Your grandmother's dining room table, college textbooks, old baseball cards, the 20-year-old lawn mower that you're certain one day can be fixed. Americans by nature are a sentimental and optimistic lot, and they prove it by the stuff they keep -- or at least can't throw away.
But where to put it all?
Dean Jernigan has a place. In fact, 175 places. As the head of Storage USA Inc., Mr. Jernigan specializes in owning self-storage facilities that balance the public's inability to dispose of cherished treasures with its equal disdain for clutter.
"People simply don't have the space they want," said Mr. Jernigan, chairman and chief executive of the Columbia-based real estate investment trust.
"And like most businesses, the American consumer has created a need. We're filling it."
Unlike many self-storage warehouse operators, though, Storage USA has translated that need into a growing company with a solid financial performance, by applying business disciplines, computers and professional management techniques.
Thus far, its strategy appears to be working.
In the first half of 1995, Storage USA generated funds from operations -- a key measure of a REIT's performance -- of $15.7 million, a threefold increase compared with the same period the year before, while revenues climbed 314 percent to $28.6 million.
Much of the gains are attributed to increases in its 175-property portfolio, which contains 103,000 self-storage units totaling 10.7 million square feet -- twice the amount of all the office space in Howard County. As of June 30, its properties were 91 percent occupied.
By comparison, when Storage USA executed its $138 million initial public offering in March 1994, the trust owned just 17 facilities.
Most of the portfolio growth has come from multiproperty acquisitions, financed by the proceeds of secondary stock sales. Since the IPO, Storage USA has raised $270 million through two follow-on stock offerings.
Only five of 80 publicly held REITs have raised more than Storage USA in secondary offerings since March 1994, according to data from the National Association of Real Estate Investment Trusts, a Washington-based trade organization.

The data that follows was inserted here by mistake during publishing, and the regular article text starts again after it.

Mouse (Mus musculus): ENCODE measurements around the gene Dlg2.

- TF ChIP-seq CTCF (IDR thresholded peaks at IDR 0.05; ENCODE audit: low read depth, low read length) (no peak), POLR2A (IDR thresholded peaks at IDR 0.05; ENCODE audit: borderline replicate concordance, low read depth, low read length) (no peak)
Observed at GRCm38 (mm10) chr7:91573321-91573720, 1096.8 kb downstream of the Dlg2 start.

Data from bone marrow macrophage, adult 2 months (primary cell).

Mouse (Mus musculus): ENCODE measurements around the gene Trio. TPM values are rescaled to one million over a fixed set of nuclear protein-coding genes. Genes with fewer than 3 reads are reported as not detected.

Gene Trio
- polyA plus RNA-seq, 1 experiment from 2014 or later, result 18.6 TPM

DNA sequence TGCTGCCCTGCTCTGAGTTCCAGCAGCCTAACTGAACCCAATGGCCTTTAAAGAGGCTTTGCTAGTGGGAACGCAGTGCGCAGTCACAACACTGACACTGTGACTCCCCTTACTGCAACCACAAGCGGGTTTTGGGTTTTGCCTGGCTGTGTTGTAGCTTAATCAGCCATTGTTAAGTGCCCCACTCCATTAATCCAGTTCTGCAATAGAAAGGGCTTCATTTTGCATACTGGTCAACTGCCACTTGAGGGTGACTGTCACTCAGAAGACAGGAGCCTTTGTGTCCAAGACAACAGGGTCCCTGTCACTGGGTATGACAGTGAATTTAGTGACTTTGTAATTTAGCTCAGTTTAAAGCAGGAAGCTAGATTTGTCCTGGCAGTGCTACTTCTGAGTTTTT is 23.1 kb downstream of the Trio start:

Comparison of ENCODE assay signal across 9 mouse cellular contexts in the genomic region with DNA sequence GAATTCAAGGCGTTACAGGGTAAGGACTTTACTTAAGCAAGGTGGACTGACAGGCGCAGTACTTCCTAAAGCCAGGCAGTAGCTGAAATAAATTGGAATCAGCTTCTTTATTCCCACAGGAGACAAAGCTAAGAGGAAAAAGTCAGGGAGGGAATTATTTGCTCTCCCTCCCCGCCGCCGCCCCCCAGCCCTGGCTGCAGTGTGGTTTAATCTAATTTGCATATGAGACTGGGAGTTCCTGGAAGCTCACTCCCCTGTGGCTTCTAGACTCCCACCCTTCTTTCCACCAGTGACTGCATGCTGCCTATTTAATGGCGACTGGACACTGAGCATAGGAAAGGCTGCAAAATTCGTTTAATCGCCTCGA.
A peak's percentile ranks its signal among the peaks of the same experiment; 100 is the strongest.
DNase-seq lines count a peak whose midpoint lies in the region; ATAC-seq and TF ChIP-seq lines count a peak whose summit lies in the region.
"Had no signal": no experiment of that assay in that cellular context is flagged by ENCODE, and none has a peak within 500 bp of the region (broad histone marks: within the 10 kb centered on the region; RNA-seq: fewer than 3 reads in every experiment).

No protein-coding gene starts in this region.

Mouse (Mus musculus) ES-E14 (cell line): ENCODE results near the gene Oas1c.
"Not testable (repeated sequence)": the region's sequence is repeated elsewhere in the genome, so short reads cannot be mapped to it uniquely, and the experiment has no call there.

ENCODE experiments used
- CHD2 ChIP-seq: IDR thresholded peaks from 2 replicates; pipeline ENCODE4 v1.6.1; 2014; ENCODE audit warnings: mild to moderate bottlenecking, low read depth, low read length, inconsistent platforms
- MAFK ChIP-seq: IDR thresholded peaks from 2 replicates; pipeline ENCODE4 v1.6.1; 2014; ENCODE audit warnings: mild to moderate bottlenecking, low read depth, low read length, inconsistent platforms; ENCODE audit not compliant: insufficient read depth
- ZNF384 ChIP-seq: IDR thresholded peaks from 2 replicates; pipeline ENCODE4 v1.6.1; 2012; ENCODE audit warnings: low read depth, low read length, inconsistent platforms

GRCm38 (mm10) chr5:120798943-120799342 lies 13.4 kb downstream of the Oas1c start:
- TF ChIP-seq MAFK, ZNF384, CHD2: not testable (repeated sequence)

That access to public capital has allowed the company to balloon its holdings, ranking it the nation's fourth-largest self-storage owner behind U-Haul, Public Storage Management Inc. and Shurgard Storage Centers Inc., a Seattle-based REIT.
"Storage USA has delivered a better performance for shareholders than their competitors, and they've shown more skill at investing in new properties," said Joseph M. Harvey, a vice president of Cohen & Stears Capital Management, a New York investment firm and Storage USA investor.
Since the end of last year alone, Storage USA's assets have grown by nearly 50 percent, to $410 million, according to a recent company filing with the Securities and Exchange Commission.
At the same time, the company's employees have grown to more than 500.
But Storage USA's portfolio -- and earnings -- have grown more because of its professionalism and success in applying systems unknown to the self-storage industry three years ago than vTC because of the additional cash, analysts say.
Among its systems are computers to link individual properties to headquarters that are capable of tracking rent payments, lease expirations and other data.
"They ooze credibility in a business that has not inspired it," said Samuel T. Hillers, an Alex. Brown & Sons Inc. REIT analyst. "And while they have kind of an ugly-duckling property type, a lot of people went broke building glamorous projects. Storage USA's projects are in first-rate locations, very consumer-friendly, in places where a bank or a McDonald's might be."
In Columbia, for example, where the company owns and operates a two-level ministorage facility with 650 units just off U.S. 29, Storage USA has installed security gates, neon lighting and climate-controlled systems. Like other company properties, the 70,000-square-foot project, built three years ago at a cost of $3.8 million, is marketed to new residents and apartment dwellers.